The government Saturday made its prior approval compulsory for foreign investments from all the countries sharing borders with India to prevent “opportunistic takeovers” of domestic firms following the COVID-19 pandemic. The move will restrict Foreign Direct Investment (FDI) from China.
The countries India shares its land borders with are China, Pakistan, Afghanistan, Bangladesh, Bhutan, Myanmar, and Nepal.
“An entity of a country, which shares land border with India or where the beneficial owner of an investment into India is situated in or is a citizen of any such country, can invest only under the government route,” the Department for promotion of Industry and Internal Trade (DPIIT) said in a press note. Under government route, a foreign investor has to take prior approval of respective ministry or department.
Through automatic approval route, the investor just ned to inform the Reserve Bank of India after investing. At present, though FDI is allowed through automatic route in most of the sectors, certain areas such as defence, telecom, media, pharmaceuticals and insurance, government approval is required for foreign investors. There are nine sectors where FDI is prohibited and that includes lottery business, gambling and betting, chit funds, Nidhi company, real estate business, and manufacturing of cigars, cheroots, cigarillos and cigarettes using tobacco.
During April-December 2019-20, FDI into India increased by 10 per cent to $ 36.77 billion.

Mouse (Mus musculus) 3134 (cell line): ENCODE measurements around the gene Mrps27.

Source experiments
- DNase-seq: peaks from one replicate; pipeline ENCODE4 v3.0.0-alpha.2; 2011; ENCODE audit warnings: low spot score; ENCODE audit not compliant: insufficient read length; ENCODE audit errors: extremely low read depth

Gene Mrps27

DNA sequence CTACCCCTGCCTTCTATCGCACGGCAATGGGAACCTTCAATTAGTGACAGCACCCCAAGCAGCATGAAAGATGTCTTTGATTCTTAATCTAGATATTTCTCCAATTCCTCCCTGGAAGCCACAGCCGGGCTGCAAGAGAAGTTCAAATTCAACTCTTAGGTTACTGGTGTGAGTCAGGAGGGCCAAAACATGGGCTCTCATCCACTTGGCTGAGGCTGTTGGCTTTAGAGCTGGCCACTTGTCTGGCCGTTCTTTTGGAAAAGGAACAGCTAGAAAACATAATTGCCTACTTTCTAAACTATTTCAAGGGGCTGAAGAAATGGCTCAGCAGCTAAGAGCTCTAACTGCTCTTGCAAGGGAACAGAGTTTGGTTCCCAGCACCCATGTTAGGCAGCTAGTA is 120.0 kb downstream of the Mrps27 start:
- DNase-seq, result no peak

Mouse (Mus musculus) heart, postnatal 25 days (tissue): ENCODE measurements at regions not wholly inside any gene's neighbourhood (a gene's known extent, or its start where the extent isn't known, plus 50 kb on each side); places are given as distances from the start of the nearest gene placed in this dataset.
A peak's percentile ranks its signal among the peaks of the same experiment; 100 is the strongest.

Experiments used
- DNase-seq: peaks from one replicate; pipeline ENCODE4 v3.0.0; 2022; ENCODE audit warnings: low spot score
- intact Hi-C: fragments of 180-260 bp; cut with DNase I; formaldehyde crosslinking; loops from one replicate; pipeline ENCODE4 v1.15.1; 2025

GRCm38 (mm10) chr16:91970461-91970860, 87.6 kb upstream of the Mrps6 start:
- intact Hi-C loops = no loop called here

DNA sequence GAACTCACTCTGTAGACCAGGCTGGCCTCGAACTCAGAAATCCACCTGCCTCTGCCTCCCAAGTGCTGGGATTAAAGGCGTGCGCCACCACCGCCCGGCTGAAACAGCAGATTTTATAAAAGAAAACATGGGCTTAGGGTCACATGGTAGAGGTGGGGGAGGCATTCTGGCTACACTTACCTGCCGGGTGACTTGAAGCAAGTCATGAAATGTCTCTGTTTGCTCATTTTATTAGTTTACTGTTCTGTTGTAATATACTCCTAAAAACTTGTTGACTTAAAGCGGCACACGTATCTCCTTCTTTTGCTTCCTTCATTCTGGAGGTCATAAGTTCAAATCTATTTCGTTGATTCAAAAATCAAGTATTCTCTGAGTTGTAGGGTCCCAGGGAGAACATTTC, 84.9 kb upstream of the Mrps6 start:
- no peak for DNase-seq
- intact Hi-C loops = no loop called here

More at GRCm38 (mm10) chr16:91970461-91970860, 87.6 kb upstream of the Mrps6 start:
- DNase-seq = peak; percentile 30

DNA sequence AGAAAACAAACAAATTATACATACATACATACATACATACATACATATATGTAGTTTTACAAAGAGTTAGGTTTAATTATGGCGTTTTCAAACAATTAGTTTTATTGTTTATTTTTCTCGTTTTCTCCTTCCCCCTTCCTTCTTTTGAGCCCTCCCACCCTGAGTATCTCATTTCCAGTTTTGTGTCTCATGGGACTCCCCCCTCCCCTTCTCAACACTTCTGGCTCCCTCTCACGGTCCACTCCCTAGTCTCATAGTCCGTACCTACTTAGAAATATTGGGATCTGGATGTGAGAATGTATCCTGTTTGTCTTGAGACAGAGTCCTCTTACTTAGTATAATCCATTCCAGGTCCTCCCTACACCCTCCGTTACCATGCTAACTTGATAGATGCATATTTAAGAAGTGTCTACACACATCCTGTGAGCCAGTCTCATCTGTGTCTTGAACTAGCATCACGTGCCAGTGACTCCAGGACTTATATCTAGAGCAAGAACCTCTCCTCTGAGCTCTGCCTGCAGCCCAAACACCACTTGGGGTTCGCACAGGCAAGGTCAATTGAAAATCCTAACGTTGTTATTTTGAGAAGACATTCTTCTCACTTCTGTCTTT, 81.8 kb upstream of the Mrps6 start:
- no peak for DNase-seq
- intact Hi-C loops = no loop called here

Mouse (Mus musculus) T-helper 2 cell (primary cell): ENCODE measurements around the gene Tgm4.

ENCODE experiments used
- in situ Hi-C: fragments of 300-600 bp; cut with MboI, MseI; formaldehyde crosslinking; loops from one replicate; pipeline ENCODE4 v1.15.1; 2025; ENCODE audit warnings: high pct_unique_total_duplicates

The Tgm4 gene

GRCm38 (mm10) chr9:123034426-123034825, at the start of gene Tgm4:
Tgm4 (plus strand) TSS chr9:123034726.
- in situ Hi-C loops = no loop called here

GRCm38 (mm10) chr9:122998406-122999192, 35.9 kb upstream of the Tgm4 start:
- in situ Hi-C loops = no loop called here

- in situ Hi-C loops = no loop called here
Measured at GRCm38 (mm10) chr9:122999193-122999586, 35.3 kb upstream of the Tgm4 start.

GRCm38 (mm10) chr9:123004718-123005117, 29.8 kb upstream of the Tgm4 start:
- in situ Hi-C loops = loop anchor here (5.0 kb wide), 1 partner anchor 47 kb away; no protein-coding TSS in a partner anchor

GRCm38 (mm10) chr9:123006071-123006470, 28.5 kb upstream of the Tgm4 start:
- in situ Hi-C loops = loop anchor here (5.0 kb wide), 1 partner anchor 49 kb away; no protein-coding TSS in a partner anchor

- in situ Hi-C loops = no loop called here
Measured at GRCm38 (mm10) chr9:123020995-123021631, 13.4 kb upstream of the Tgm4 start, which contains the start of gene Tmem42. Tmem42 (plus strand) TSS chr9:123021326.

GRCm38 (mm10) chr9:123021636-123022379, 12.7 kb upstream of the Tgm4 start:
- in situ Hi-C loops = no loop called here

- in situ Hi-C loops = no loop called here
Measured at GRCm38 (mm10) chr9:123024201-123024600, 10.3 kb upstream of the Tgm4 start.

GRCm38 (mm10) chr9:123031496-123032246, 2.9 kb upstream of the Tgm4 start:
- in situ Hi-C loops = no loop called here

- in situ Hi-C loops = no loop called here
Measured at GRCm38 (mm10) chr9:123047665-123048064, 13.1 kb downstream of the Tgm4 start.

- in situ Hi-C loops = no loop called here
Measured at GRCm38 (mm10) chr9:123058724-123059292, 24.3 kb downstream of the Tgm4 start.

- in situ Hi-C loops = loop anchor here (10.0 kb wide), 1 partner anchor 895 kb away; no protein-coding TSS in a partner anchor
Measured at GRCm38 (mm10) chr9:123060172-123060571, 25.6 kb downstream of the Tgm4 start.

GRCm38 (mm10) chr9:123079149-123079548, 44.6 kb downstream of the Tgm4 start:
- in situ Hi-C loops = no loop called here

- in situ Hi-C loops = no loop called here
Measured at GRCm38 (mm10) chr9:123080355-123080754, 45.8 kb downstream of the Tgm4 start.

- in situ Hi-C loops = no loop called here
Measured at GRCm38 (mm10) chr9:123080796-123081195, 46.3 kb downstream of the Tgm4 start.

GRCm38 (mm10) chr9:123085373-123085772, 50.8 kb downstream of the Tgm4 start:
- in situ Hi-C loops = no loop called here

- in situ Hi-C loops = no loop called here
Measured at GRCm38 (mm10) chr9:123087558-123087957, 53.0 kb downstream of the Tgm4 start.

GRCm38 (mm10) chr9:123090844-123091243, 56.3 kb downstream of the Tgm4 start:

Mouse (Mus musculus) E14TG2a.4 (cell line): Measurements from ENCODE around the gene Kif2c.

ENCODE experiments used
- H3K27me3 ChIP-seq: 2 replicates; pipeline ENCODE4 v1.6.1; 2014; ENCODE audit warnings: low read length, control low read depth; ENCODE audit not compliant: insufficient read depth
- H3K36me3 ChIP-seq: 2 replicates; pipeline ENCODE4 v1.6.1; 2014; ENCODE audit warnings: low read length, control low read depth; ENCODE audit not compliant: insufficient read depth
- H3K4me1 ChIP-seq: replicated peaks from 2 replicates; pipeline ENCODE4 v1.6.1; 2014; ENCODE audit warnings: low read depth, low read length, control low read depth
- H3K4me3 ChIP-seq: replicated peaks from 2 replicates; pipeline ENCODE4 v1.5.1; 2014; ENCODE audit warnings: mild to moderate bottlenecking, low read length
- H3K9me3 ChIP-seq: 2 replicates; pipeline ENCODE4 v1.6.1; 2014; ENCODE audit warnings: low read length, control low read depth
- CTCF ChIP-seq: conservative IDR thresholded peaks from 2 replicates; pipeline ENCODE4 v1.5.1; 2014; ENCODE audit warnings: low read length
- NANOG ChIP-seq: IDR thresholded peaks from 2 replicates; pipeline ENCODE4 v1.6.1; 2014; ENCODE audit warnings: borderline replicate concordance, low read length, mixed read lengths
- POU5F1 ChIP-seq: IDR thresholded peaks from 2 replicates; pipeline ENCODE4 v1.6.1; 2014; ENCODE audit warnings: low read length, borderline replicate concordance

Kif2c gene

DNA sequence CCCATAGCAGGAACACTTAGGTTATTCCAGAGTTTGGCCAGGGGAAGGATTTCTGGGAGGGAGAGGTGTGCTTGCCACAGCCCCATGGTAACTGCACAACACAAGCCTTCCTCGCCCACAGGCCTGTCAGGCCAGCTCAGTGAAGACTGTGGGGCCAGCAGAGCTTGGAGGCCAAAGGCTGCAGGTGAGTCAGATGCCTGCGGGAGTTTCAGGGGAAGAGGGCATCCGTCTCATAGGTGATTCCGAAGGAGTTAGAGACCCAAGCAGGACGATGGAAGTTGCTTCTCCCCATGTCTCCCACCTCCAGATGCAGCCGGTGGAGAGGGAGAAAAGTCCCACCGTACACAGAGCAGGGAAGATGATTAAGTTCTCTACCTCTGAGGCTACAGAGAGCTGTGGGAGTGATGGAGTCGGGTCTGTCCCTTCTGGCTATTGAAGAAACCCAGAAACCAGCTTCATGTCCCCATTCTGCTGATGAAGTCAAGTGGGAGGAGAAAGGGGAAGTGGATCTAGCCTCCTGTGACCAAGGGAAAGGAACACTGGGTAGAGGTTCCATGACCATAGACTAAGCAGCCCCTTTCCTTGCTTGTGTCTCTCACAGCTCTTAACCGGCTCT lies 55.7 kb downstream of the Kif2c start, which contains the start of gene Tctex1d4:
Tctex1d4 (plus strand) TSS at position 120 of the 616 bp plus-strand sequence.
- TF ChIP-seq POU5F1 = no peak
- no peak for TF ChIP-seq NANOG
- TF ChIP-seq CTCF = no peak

The note stated that the government has made the changes in the country’s FDI policy to curb “opportunistic takeovers/acquisitions” of Indian companies on account of COVID-19 pandemic.
Any transfer of ownership of any existing or future FDI in a company in India, which results in any change in beneficial ownership, would also need government approval, it said. “In the event of the transfer of ownership of any existing or future FDI in an entity in India, directly or indirectly, resulting in the beneficial ownership falling within the restriction or urview of the (amended policy), such subsequent change in beneficial ownership will also require government approval,” the note said.
According to sources, the decision would restrict China from investing in India amid fears that companies in the neighbouring country might make takeover bids in the wake of economic vulnerability the domestic firms are facing during the lockdown imposed to contain spread of coronavirus.
Such a norm was already there for investments from Pakistan. “Further, a citizen of Pakistan or an entity incorporated in Pakistan can invest, only under the Government route, in sectors/activities other than defence, space, atomic energy and sectors/activities prohibited for foreign investment,” it added.
Commenting on this, Nangia Andersen LLP Director Sandeep Jhunjhunwala said as per the estimates of India-China Economic and Cultural council, Chinese investors have put estimated an $ 4 billion of greenfield investments into Indian start-ups. “Such is their pace that over the last few years, 18 out of India’s 30 unicorns are Chinese-funded. Overall, time is right for India to safeguard longer-term considerations and protect its technology ecosystem by blocking hostile deals and effectively dealing with the looming challenge posed by Chinese tech companies,” he said adding SEBI had earlier sought details from custodians regarding investments coming from China into Indian stock markets.
According to the DPIIT data, India received FDI worth $ 2.34 billion (Rs 14.846 crore) from China between April 2000 and December 2019. During the same period, Bangladesh invested Rs 48 lakh, Nepal invested Rs 18.18 crore,Myanmar invested Rs 35.78 crore, and Afghanistan invested Rs 16.42 crore in India. There have been no investments from Pakistan and Bhutan. Chinese central bank — People’s Bank of China — has recently increased its stake in HDFC Ltd to 1.01 per cent.
(With inputs from PTI)
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